‘Separate Act needed for migrant worker smuggling’

Richard Loo Wai Hoong

Migrant rights NGO Tenaganita is still dissatisfied with the Anti-Trafficking in Persons Act 2007 in tackling the smuggling of migrant workers, and wants separate legislation for better enforcement.

aegile fernandez - CRC walk“There should be a separate Act for the offence of smuggling migrant workers because the thin line between the definitions of trafficking victims and smuggled migrant workers is confusing,” said Aegile Fernandez (left), Tenaganita’s consultant manager for the anti-trafficking of humans unit.

“We’ve talked to our lawyers, who agree that it would be difficult for the various enforcement agencies to differentiate between the two,” she said.

Fernandez was responding to Deputy Home Minister Abu Seman Yusop’s statements at a press conference after officiating a march in Kuala Lumpur today to raise awareness of child sex trafficking.

A member of the Bar Council had, during the press conference, quizzed the minister about Human Rights Watch Asia division deputy director Philip Robertson’s remark that Malaysia was committing a “cardinal sin” for failing to differentiate between the trafficking and smuggling of people in the amendments to the Act.

migrant workers - CRC walkWira was adamant that the current Act was clear enough.

“I beg to differ. They are different elements that constitute two different offences. Both offences are clearly defined in the Act, so one must read it to understand clearly,” he said.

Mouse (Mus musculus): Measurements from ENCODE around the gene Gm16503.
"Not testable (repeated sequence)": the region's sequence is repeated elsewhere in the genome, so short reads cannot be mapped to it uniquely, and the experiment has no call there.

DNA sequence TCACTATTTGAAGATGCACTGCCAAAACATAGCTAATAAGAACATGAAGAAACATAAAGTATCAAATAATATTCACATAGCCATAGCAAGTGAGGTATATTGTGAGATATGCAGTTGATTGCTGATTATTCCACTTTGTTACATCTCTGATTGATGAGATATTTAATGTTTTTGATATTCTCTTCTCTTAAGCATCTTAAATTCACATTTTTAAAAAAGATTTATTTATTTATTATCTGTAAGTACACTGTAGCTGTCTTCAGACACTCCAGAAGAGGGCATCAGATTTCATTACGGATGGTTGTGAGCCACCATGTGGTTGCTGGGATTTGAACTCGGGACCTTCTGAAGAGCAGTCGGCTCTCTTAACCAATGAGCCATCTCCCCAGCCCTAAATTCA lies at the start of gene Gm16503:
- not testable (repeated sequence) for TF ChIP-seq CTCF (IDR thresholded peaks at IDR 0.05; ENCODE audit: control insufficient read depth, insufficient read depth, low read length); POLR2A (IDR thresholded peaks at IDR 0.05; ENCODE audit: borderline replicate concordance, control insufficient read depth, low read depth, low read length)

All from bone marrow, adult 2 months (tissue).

He added that the country need not worry about being downgraded in the US State Department’s Trafficking in Persons Report because in this year’s report, Malaysia had ascended to the second tier watch list from the third.

Ready to ratify

Meanwhile, the deputy minister also announced that the government was finally ready to ratify the UN protocol complementing the Convention on the Rights of the Child (CRC), saying they were not prepared to do so earlier.

“We were not ready because the infrastructure was not there. However, now we are more than ready to do so,” he said to loud applause from the crowd.

walk for CRC - wira abu seman yusopAbu Seman (right) shared with those present statistics of trafficking victims rescued in Malaysia and placed into protection shelters.

“1,656 victims from 19 countries were rescued and given an interim protection order. Only 484 of them were found to be genuine human trafficking victims, after investigations were conducted.”

“From this 484,291 of them are sex trafficking victims where 8.6 percent of them are under-age females.”

“Earlier this year, we launched a nine-point national action plan against trafficking in persons to focus on the efforts towards achieving the national goal to suppress the problem and outline the strategic directions for the next five years,” he added.

Speeding up prosecution

Abu Seman, who is the Tanah Masjid MP, also said that the attorney-general will work on speeding up the prosecution process for those charged with trafficking, by improving the training of prosecutors.

walk for CRCThe march (left) today was part of the ‘Petition Campaign to Stop Sex Trafficking of Children and Young People’ organised by The Body Shop with several NGOS such as Tenaganita, PS Save the Children and Nursalam.

A crowd of about 250 marched from the main entrance of the Pavilion shopping centre to Berjaya Times Square and back.

Their objective was to pressure the Malaysian government to sign the optional protocol on the sale of children, child prostitution and child pornography which complements the CRC.

The CRC aims to enhance the protection of children from sexual exploitation. Malaysia is the remaining of three countries in Southeast Asia that has not yet ratified the document.

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